Studio artist and scholar of African Diaspora art
Visual Artist. Writer. Historian.
Dr. Imo Nse Imeh is a Nigerian-American visual artist and scholar of African Diaspora art. Presently, he is Associate Professor of Art and Art History at Westfield State University in Massachusetts. He is a Columbia University alumnus, and received his Masters and Doctoral degrees in Art History from Yale University in 2009.
Dr. Imeh leverages his practice of visual art and research in art history to investigate historical and philosophical issues around the black body and cultural identity. He has made contributions to visual arts discourse with publications, lectures, and provoking studio art projects that interrogate the ways in which black bodies are imagined, installed, ritualized, and transformed. Recently, his art has been recognized by PBS News Hour, New England Public Media, Orion Magazine, and the contemporary art and culture magazine Art New England.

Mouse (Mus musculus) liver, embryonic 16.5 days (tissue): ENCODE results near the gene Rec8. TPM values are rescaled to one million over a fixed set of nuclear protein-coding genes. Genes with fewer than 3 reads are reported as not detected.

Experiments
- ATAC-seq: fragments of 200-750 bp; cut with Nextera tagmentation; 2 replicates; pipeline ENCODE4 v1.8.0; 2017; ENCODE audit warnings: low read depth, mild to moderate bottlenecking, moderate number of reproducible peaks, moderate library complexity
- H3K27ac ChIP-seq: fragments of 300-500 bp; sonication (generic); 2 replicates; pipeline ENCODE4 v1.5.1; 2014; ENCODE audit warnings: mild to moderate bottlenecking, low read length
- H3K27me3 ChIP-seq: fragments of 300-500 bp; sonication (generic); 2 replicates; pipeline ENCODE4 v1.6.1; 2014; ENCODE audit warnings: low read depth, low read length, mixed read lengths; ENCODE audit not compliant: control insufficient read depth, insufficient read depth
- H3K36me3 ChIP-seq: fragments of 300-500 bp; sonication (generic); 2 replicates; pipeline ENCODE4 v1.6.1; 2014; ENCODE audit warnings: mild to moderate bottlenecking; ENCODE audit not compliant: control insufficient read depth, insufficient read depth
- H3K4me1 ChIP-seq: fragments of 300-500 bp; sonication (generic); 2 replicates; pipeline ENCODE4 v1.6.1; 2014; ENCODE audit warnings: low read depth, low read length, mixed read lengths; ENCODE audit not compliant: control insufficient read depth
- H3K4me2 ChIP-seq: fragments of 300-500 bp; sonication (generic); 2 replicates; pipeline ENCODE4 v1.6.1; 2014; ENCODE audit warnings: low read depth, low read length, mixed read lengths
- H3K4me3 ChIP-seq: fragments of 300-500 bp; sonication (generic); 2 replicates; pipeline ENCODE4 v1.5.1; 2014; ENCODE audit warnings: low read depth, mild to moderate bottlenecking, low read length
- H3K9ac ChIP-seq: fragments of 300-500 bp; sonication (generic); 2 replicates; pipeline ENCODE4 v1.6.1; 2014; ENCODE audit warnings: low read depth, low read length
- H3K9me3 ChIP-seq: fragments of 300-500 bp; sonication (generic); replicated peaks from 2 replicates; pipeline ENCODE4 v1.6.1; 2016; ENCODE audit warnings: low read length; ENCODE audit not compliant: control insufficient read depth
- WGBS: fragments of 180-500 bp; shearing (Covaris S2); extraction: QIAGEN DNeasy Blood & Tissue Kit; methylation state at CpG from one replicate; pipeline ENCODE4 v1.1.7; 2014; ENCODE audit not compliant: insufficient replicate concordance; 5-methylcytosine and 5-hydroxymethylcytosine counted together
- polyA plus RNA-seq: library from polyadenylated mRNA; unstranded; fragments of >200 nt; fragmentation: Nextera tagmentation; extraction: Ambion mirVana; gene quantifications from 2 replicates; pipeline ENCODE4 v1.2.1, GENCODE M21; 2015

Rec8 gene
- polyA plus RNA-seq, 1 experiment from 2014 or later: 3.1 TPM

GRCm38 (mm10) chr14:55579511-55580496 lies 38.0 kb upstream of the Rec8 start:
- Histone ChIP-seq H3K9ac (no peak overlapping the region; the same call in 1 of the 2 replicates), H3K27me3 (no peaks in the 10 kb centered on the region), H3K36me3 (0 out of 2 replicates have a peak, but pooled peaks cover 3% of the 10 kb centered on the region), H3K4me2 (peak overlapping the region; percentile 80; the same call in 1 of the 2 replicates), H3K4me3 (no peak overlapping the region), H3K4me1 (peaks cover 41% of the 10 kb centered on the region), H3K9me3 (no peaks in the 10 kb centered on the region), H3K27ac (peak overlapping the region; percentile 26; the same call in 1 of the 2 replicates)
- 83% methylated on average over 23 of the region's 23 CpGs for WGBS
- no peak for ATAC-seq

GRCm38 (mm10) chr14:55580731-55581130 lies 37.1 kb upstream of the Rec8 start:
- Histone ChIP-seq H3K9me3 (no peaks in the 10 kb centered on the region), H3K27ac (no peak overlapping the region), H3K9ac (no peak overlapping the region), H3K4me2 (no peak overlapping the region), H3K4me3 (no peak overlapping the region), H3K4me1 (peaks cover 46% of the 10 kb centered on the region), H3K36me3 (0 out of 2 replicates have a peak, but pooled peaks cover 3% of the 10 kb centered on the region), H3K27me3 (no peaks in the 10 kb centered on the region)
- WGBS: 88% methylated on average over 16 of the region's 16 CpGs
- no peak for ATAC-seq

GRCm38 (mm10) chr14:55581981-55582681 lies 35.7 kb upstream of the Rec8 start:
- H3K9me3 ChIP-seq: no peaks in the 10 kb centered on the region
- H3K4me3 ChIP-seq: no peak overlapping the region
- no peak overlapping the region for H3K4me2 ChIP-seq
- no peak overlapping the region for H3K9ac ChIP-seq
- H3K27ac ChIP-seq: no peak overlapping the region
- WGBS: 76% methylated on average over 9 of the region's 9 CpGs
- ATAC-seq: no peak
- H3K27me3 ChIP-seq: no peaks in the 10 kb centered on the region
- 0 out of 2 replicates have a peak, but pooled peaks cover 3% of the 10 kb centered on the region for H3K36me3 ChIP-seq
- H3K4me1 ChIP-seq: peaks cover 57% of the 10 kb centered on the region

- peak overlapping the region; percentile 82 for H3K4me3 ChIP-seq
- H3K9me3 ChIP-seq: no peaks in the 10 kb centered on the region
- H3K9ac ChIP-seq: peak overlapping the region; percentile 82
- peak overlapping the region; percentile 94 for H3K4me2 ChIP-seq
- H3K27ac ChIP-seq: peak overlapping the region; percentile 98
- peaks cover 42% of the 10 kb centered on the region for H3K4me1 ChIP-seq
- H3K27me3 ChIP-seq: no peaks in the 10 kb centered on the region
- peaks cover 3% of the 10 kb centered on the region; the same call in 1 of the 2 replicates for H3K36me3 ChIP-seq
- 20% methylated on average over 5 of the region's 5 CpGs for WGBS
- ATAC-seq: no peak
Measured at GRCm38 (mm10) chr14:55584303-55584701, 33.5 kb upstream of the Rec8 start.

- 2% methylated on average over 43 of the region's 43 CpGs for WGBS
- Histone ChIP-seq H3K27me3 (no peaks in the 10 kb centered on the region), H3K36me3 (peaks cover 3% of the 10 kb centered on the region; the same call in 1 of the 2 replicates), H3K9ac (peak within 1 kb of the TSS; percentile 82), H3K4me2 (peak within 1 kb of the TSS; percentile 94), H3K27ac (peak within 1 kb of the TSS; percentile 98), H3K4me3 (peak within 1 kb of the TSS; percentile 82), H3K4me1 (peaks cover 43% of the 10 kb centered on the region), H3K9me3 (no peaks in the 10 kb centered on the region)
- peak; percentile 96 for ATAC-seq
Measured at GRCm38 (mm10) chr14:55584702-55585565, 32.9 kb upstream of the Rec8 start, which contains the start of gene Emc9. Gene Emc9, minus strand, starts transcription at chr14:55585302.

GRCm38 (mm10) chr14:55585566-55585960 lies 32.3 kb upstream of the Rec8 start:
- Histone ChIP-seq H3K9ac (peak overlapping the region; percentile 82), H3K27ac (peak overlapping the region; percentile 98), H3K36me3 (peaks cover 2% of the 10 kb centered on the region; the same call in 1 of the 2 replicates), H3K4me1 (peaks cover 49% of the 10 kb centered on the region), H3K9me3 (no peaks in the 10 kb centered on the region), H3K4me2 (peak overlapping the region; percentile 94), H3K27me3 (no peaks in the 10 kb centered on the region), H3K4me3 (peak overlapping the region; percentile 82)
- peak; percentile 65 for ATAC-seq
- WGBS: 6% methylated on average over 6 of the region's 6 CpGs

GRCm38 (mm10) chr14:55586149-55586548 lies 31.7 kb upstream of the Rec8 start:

Go Inside The Studio
Take a deeper look into the meaning and process behind these works.
“Angel Landing” Takes Flight
“Visible Man: Art and Black Male Subjectivity” My painting “Angel Landing” will be featured in a riveting exhibition titled Visible Man: Art and Black Male Subjectivity. The curator is the inimitable artist and scholar Michael Harris. The exhibition is a noteworthy...
We Are Mourning. We Are Hoping.
The end of a 17-hour Live Painting Performance and Installation that I launched at my university in response to an outbreak of racist activity on my campus. The public destruction of the portrait of Trayvon Martin was as important as its creation. Through spectacle, I...
Breathe; (art) charcoal and colored pencil on gesso board, 24 x 18 in, 2020 Breathe; (music) written by Dr. Imo Nse Imeh; musical arrangement by Bruce YelleMy drawing "Breathe" is now part of the permanent collection of the University Museum of Contemporary Art at...
Connect With the Artist
My goal as an artist is to simplify the larger problematic structures of inequality in society, in an effort to inspire new ways of framing history, offer a new and humanizing lens through which we can collectively understand and mourn the victims of an unjust society, and provide opportunities for discussion and reconciliation.